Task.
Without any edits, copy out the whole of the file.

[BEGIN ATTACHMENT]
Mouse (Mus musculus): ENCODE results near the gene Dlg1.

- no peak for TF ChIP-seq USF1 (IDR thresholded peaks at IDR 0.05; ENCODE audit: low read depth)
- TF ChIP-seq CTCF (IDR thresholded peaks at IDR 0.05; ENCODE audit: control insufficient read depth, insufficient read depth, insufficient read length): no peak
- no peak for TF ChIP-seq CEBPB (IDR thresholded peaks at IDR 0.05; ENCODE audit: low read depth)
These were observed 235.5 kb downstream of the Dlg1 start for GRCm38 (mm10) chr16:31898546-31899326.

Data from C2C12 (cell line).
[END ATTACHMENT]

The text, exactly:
Mouse (Mus musculus): ENCODE results near the gene Dlg1.

- no peak for TF ChIP-seq USF1 (IDR thresholded peaks at IDR 0.05; ENCODE audit: low read depth)
- TF ChIP-seq CTCF (IDR thresholded peaks at IDR 0.05; ENCODE audit: control insufficient read depth, insufficient read depth, insufficient read length): no peak
- no peak for TF ChIP-seq CEBPB (IDR thresholded peaks at IDR 0.05; ENCODE audit: low read depth)
These were observed 235.5 kb downstream of the Dlg1 start for GRCm38 (mm10) chr16:31898546-31899326.

Data from C2C12 (cell line).